China’s biggest pork producer launched a renewed attack on allegations of financial mismanagement made against its founder by one of his sons, the latest step in an intensifying family feud that shaved $1.4 billion off the company’s market value last week.
Hong Kong-listed WH Group Ltd., which owns U.S. meat processing firm Smithfield Foods Ltd., issued a clarification Monday about allegations of tax evasion and financial mismanagement against Wan Long made by Wan Hongjian, who was removed as an executive director in June for what the company described as “misconduct of aggressive behaviors.”
The bitter family row comes as the group has been hit by turmoil in China’s pork market, which is suffering from falling prices and rising feed costs. The slump in prices has already triggered government intervention including an emergency buying program in June.
China’s box office sales slump amid Covid surge
China’s weekly box office sales hit the lowest level since May as cinemas in some parts of the country suspended operations amid the latest Covid-19 flare-ups.
In the week through Aug. 22, Chinese cinemas’ box office takings slumped 37% from the previous week to 317 million yuan ($49 million), according to statistics from the China Movie Data Information Network (link in Chinese).
Covid outbreaks cause logjams at China’s busiest container ports
China’s ports are facing their most serious levels of congestion in the past seven years due to the partial shutdown of Ningbo-Zhoushan port, one of the world’s busiest container ports, due to aggressive coronavirus measures.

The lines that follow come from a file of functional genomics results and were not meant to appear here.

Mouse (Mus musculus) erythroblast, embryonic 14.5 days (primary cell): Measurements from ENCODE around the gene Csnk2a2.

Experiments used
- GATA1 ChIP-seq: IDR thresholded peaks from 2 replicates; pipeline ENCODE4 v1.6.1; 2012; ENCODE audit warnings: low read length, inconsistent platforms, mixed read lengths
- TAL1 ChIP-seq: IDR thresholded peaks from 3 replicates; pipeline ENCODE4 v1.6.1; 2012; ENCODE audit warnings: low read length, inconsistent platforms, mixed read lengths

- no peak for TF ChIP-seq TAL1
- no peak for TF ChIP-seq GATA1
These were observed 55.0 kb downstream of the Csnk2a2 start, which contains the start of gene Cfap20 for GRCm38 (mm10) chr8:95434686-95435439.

On Friday, 994 bulk cargo ships were lined up to access 60 China ports, of which Ningbo and Shanghai are jammed up the most. This was more than double the number of 400 ships waiting in port queues in early August, according to Oceanbolt, a data company that tracks dry bulk commodities and shipping operations.
JD.com reports profit plunge but manages to boost revenue despite tech crackdown
Chinese e-commerce giant JD.com Inc.’s net profit plummeted in the second quarter as its revenue and active buyer numbers jumped despite a sweeping crackdown on the country’s internet platform businesses.
In the three months through June, the Beijing-based company’s net profit attributable to ordinary shareholders slid to 794.3 million yuan ($123 million) from 16.4 billion yuan a year earlier, while revenue rose 26.2% year-on-year to 253.8 billion yuan, according to its latest earnings report published Monday.
Quick hits /
Tencent-backed comics app Kuaikan raises $240 million
Chinese billionaire-linked firms convicted of fraud in U.S.
Energy Insider /
China’s domestic oil may face biggest price drop this year
Life goes on despite downpours across China